meaning

Kanji fail – Even Japanese people don’t know the true meaning of this term!

In Japan, the start of the calendar year for schools and jobs is around April 1, so right now is an extremely important time for soon-to-be graduates to get out in the world and present their skill set to the multitude of companies. Students are scouring the “For Hire” magazines and attending as many job fairs as they can. For many job hunters, it is extremely important to do their research into the companies they want to work for. They will analyze every detail for the companies such as working hours, number of vacation days, and days off in a week.

Much to the surprise of these job hunters, they’ve been interpreting a set of kanji for “days off in a week” completely incorrectly. If it wasn’t for a train advertisement from a job website, some fresh new workers would have been in for a nasty surprise.

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“Family name researcher” discovers the most common full name in Japan

What’s in a name? In Japan, those with a strong understanding of kanji, those pesky Chinese characters that are always tripping up language learners, can immediately understand the significance of anyone’s appellation.

Although the most common surname in Japan is “Sato,” it turns out that there’s a far more popular name combination that doesn’t include our quirkiest reporter‘s last name. Let’s take a look at the most common given and family names in Japan and the meanings behind them.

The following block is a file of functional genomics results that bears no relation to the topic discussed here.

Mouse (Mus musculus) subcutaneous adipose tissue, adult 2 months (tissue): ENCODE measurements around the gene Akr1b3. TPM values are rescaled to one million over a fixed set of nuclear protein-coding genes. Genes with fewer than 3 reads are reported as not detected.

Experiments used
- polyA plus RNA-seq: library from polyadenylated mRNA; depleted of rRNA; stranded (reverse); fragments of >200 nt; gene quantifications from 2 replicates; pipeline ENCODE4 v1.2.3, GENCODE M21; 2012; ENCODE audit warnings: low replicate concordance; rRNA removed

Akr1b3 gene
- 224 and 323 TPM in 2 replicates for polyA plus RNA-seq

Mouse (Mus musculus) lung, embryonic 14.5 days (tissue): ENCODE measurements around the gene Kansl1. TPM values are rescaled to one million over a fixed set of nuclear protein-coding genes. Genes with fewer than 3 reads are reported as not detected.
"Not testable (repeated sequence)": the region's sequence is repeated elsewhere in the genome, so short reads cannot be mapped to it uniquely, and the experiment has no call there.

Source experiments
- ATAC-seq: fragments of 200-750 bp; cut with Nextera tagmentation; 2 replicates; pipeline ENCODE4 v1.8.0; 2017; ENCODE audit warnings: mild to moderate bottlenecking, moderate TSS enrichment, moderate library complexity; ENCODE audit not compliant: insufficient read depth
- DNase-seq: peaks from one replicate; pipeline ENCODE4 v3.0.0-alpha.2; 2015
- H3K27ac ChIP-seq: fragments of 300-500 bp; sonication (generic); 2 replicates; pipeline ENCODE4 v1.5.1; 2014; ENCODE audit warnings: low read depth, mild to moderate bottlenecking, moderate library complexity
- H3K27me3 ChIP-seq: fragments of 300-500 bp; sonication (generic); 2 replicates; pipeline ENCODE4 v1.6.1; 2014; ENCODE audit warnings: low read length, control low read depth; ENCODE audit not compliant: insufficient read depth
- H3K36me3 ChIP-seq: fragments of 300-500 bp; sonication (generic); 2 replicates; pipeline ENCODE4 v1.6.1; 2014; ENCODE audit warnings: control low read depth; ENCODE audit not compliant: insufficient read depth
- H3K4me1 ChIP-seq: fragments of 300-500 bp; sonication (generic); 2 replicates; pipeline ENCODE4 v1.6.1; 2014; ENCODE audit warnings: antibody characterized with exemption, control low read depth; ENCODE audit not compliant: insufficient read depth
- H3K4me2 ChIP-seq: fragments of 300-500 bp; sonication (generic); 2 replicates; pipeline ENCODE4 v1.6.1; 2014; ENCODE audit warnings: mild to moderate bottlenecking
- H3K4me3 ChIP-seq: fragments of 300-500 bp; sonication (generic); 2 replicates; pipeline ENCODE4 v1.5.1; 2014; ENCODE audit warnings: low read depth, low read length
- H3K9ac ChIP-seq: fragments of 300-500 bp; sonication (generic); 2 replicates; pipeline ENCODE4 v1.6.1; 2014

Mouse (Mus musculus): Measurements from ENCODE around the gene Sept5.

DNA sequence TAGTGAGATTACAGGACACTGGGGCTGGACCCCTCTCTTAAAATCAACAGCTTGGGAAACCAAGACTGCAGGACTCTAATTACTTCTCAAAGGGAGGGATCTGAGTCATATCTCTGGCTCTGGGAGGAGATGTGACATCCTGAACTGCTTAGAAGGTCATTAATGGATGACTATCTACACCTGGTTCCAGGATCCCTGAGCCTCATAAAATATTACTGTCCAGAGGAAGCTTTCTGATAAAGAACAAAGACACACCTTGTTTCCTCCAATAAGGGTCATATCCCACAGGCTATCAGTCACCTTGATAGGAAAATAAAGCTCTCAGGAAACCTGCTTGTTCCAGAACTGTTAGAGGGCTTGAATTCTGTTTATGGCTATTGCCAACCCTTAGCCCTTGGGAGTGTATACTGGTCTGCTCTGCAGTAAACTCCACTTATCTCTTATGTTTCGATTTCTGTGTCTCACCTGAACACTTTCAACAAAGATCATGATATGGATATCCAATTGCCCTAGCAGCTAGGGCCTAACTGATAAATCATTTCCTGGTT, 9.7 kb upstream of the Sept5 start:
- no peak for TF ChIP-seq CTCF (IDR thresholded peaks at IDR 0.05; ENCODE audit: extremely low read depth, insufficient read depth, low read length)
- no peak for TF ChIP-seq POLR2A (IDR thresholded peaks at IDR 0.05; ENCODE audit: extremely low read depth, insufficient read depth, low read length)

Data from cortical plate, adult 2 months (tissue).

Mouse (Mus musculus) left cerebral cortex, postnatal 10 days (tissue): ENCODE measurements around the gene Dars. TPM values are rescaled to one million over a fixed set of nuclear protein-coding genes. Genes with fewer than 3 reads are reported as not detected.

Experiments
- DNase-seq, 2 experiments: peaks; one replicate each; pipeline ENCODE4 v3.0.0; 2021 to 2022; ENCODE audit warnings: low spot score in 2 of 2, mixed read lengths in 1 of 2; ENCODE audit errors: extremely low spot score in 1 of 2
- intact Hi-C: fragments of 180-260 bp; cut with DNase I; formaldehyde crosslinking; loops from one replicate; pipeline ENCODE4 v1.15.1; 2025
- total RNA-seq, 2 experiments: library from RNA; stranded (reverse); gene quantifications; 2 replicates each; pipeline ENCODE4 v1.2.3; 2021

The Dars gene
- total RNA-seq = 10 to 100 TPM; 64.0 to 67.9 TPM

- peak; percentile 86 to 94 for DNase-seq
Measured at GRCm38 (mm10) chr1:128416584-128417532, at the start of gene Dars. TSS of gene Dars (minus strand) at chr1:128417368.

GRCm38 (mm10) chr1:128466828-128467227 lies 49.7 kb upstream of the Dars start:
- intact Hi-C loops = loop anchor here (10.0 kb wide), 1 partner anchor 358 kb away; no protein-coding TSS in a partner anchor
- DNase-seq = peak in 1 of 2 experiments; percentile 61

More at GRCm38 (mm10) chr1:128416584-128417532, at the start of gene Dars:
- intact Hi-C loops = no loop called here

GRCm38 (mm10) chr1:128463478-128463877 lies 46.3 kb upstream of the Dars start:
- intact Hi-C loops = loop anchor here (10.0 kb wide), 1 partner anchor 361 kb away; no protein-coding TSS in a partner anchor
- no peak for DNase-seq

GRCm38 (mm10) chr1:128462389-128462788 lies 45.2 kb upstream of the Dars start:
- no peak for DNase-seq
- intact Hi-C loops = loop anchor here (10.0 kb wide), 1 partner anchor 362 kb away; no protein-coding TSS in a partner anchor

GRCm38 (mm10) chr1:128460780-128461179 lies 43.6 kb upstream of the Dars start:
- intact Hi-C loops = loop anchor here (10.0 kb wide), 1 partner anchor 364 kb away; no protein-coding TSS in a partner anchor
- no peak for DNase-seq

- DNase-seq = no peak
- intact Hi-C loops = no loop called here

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What’s in a name? The 10 most common surnames in Japan (and their meanings)

It’s a little-known fact that until the Meiji era (1868-1912), the ordinary men and women of Japan did not have surnames. Rather, those names were reserved for people in positions of power, nobility, or those of noted artistic ability.

There are an estimated 100,000 family names in Japan — much more than in many Western countries, and vastly more than in neighbouring Korea and China — however what’s curious is that of these surnames 10 are incredibly common, with millions of people sharing the exact same moniker. If you’re on your way to Japan or learning the language, knowing how to read and pronounce at least a few of these will almost certainly get you out of a jam at some point or other, so allow us to introduce Japan’s 10 most common surnames, their meanings, and a few fun facts on top, just because we’re nice like that and we like your face.

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